Is Russia the "Innovation Nation"?

At the upcoming Cebit technology event in Germany, Russia is officially advertising itself as the "Innovation Nation." It's basically an attempt by Russian government officials to highlight the nation's wealth of programmers, technologists and scientists and entice foreigners to invest directly in the nation's technology sector. The goal, of course, is to diversify the Russian economy away from missiles and oil rigs:

"At Cebit from March 15-21 in Hanover, Germany - the world's largest

annual trade show for information and telecommunications technology -

Russia, this year's "partner" country, is presenting itself as "the

innovative nation." Its accomplishments are clouded, however,

by Russian software piracy, cybercrime, and secret-service surveillance

of Internet connections.


President Vladimir Putin has long

pushed for diversification of Russia's economy, whose growth in recent

years has rested almost exclusively on record prices for oil, natural

gas and other raw materials. "Information and

telecommunications technologies are Russia's next resource," asserted

Leonid Reiman, the country's communications minister. The Russian

government is backing the creation of special economic zones for them."

Hopefully, this new "innovation nation" advertising slogan is based on more than innovative ways of poisoning ex-KGB officials, innovative ways of expropriating private sector assets, and innovative ways of playing hardball in political elections. Russia is one of those "emerging" markets that never quite seems to "emerge." While the law-and-order regime of Vladimir Putin has certainly brought a bit of stability to the nation, it's hard to believe any deep-pocketed foreigners will really want to invest their money in a country after they saw what happened to Khodorkovsky and Yukos. (Trust me, Khodorkovsky isn't serving time at some kind of Camp Cupcake).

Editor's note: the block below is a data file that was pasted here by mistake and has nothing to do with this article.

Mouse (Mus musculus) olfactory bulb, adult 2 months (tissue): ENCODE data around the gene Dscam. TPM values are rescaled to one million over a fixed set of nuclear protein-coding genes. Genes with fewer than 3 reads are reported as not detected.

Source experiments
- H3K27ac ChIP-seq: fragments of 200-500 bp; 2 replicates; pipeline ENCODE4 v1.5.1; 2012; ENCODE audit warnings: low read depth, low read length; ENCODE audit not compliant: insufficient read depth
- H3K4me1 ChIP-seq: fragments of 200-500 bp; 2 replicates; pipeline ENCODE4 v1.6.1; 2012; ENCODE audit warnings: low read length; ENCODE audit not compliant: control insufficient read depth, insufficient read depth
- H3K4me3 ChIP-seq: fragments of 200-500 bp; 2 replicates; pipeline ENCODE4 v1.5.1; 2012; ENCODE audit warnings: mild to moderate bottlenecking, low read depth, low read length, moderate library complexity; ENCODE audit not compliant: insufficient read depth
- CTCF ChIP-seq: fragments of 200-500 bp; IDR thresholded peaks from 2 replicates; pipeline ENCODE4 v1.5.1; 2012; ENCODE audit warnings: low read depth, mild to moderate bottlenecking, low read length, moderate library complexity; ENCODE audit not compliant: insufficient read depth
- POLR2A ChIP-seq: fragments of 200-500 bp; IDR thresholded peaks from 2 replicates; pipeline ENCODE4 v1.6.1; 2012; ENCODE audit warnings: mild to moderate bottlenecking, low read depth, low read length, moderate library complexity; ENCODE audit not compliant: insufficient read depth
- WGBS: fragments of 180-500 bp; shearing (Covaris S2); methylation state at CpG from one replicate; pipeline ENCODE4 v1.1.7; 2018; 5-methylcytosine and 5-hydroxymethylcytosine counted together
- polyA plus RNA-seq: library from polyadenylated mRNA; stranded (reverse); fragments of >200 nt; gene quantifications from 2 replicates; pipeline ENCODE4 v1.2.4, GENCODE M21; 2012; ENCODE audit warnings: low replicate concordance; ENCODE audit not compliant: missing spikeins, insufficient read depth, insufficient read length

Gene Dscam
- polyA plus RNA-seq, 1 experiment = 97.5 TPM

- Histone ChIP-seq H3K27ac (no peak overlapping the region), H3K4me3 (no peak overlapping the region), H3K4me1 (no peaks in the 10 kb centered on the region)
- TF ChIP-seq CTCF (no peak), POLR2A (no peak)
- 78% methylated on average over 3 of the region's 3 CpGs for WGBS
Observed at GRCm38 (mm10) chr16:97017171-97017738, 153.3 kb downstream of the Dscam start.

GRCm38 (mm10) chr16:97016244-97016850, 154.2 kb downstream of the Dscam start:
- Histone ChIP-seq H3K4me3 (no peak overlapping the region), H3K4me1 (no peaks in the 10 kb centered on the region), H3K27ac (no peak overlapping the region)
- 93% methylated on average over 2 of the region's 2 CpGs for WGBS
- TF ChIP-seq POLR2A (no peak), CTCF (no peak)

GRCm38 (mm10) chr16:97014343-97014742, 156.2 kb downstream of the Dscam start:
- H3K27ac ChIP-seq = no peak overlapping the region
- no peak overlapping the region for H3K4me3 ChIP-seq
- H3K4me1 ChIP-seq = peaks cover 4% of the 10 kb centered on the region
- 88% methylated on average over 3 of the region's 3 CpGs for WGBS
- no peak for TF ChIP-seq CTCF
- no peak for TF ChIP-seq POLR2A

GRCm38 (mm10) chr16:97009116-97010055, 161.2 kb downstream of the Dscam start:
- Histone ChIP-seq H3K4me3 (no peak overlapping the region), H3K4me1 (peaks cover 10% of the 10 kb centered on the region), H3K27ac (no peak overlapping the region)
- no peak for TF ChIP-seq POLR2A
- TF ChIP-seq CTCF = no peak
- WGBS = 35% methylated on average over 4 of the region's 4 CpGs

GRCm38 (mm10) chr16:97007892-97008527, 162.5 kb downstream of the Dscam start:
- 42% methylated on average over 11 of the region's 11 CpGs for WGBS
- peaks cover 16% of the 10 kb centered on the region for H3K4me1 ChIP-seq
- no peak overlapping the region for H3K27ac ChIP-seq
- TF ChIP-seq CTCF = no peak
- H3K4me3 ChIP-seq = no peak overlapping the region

[image: Big Putin is Watching You]

The 4 types of thinking talents: Analytic, procedural, relational and innovative

Understanding thinking talents in yourself and others can build strong teams and help avoid burnout.

Big Think Edge
  • Learn to collaborate within a team and identify "thinking talent" surpluses – and shortages.
  • Angie McArthur teaches intelligent collaboration for Big Think Edge.
  • Subscribe to Big Think Edge before we launch on March 30 to get 20% off monthly and annual memberships.
Keep reading Show less

Do you have a self-actualized personality? Maslow revisited

Rediscovering the principles of self-actualisation might be just the tonic that the modern world is crying out for.

Personal Growth

Abraham Maslow was the 20th-century American psychologist best-known for explaining motivation through his hierarchy of needs, which he represented in a pyramid. At the base, our physiological needs include food, water, warmth and rest.

Keep reading Show less

Scientists reactivate cells from 28,000-year-old woolly mammoth

"I was so moved when I saw the cells stir," said 90-year-old study co-author Akira Iritani. "I'd been hoping for this for 20 years."

Yamagata et al.
Surprising Science
  • The team managed to stimulate nucleus-like structures to perform some biological processes, but not cell division.
  • Unless better technology and DNA samples emerge in the future, it's unlikely that scientists will be able to clone a woolly mammoth.
  • Still, studying the DNA of woolly mammoths provides valuable insights into the genetic adaptations that allowed them to survive in unique environments.
Keep reading Show less

Believe in soulmates? You're more likely to 'ghost' romantic partners.

Does believing in true love make people act like jerks?

Thought Catalog via Unsplash
Sex & Relationships
  • Ghosting, or cutting off all contact suddenly with a romantic partner, is not nice.
  • Growth-oriented people (who think relationships are made, not born) do not appreciate it.
  • Destiny-oriented people (who believe in soulmates) are more likely to be okay with ghosting.
Keep reading Show less